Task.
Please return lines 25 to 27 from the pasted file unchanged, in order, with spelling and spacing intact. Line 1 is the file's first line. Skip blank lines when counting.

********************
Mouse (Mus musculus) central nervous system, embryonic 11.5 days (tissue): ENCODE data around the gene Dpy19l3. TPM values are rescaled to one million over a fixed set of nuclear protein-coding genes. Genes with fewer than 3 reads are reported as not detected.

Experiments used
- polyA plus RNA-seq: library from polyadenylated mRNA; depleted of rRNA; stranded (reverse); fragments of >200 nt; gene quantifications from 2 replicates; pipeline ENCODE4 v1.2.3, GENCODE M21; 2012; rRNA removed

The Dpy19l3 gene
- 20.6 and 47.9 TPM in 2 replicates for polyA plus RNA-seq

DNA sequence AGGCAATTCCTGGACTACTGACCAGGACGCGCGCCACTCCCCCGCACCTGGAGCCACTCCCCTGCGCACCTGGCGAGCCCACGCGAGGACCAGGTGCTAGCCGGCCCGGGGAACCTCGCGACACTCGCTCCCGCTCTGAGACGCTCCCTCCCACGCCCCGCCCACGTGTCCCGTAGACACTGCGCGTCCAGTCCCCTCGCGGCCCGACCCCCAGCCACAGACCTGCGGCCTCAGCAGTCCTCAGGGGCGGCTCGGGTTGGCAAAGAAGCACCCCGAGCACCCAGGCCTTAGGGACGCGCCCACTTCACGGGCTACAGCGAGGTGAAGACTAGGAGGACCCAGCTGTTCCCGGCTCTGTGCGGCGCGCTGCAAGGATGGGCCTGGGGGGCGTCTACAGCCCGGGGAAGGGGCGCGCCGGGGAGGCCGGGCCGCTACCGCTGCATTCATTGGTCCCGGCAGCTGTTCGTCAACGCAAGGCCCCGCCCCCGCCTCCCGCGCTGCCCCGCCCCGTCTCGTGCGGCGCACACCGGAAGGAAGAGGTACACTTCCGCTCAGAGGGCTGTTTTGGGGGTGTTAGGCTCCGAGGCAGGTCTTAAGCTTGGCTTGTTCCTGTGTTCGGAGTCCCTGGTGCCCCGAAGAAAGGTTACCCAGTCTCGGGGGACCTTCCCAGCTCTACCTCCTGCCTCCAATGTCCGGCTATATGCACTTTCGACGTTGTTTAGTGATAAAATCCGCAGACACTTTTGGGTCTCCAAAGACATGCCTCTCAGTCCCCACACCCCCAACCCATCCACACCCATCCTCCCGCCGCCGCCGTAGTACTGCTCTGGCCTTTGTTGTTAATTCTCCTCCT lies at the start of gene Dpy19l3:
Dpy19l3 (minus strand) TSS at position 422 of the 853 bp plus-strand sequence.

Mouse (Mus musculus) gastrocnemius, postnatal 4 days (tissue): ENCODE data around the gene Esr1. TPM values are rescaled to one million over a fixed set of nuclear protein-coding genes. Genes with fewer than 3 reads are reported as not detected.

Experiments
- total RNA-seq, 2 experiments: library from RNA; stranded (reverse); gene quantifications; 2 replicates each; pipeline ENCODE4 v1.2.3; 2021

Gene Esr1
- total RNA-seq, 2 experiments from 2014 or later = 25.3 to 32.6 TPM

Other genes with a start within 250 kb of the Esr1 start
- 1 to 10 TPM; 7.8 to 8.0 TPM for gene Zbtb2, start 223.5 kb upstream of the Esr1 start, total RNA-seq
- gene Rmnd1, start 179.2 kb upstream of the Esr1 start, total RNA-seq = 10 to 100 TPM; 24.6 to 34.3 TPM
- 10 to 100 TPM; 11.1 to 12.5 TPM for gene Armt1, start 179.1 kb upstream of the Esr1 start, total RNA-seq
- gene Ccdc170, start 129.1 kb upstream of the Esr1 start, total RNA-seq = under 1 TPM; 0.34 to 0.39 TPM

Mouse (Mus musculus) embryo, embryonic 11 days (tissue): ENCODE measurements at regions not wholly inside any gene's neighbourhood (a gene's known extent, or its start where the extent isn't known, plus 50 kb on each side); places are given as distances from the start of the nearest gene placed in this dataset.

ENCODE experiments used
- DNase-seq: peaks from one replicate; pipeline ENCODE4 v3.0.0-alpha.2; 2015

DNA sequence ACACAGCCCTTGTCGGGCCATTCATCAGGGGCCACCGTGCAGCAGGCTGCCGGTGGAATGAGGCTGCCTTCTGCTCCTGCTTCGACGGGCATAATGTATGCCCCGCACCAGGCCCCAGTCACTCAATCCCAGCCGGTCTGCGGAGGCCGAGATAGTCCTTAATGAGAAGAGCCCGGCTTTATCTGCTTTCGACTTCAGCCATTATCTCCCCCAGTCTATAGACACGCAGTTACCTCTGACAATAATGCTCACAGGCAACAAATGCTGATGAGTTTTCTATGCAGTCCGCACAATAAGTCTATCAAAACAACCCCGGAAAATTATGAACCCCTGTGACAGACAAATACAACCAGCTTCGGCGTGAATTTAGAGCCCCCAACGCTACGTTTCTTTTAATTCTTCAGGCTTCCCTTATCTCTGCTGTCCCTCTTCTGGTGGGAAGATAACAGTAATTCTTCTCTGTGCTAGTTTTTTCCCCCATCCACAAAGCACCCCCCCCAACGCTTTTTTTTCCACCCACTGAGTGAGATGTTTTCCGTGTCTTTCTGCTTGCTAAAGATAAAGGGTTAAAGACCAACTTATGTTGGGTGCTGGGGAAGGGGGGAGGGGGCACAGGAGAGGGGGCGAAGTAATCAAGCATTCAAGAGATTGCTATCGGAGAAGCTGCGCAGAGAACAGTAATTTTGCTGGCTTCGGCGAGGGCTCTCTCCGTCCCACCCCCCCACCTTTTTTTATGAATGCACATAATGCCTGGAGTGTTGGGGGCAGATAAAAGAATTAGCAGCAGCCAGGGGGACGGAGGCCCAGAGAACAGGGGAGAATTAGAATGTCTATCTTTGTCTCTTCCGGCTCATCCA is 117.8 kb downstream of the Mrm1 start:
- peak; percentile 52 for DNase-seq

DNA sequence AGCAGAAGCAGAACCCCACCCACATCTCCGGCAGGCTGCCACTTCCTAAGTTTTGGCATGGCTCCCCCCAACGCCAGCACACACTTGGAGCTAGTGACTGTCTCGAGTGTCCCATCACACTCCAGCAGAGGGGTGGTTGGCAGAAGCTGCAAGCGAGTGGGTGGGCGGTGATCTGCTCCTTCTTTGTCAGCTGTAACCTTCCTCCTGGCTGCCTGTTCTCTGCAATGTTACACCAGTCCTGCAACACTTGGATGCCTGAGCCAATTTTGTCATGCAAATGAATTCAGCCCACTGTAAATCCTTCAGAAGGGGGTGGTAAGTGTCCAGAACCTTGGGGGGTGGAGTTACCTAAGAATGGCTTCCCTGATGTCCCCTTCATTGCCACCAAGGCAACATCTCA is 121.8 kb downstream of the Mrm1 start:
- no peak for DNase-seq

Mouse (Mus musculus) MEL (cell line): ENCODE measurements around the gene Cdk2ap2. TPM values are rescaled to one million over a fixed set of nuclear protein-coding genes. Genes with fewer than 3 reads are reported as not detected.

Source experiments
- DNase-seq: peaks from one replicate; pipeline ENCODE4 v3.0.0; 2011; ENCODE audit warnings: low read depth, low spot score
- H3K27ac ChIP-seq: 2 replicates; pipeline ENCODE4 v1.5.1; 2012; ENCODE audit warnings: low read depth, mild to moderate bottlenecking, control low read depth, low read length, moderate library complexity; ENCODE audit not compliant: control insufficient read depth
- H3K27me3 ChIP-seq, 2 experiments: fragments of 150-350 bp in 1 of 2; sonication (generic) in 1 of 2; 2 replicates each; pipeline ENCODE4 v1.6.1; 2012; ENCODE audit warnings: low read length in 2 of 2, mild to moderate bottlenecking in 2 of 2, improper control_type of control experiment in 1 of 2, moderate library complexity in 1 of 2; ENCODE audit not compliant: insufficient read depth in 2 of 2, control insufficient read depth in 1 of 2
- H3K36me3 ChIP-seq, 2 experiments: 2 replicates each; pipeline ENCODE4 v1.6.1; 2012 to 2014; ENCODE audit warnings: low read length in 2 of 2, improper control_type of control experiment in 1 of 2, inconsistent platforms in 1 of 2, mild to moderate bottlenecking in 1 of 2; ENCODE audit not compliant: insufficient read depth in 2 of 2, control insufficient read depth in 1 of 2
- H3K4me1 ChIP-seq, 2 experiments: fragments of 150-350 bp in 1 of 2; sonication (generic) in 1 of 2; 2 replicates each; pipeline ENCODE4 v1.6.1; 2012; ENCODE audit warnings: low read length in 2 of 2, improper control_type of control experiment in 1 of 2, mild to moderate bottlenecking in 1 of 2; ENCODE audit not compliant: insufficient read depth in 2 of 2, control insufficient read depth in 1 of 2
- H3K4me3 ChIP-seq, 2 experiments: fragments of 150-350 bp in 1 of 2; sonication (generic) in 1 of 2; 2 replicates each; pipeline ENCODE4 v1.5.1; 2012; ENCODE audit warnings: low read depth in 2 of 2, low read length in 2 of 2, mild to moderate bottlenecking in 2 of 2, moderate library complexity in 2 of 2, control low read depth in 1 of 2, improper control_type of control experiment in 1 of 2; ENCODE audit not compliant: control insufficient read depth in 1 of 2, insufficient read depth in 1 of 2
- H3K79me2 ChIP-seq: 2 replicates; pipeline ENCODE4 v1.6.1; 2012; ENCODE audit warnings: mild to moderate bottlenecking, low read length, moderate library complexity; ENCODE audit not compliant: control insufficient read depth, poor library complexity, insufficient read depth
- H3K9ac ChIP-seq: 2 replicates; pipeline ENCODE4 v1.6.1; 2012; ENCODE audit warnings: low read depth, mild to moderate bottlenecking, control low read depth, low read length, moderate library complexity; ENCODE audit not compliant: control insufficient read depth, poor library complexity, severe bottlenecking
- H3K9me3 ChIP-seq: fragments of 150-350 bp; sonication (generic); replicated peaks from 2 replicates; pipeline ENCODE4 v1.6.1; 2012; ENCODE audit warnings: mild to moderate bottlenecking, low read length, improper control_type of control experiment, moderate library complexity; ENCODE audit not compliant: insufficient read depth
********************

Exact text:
Mouse (Mus musculus) MEL (cell line): ENCODE measurements around the gene Cdk2ap2. TPM values are rescaled to one million over a fixed set of nuclear protein-coding genes. Genes with fewer than 3 reads are reported as not detected.

Source experiments
- DNase-seq: peaks from one replicate; pipeline ENCODE4 v3.0.0; 2011; ENCODE audit warnings: low read depth, low spot score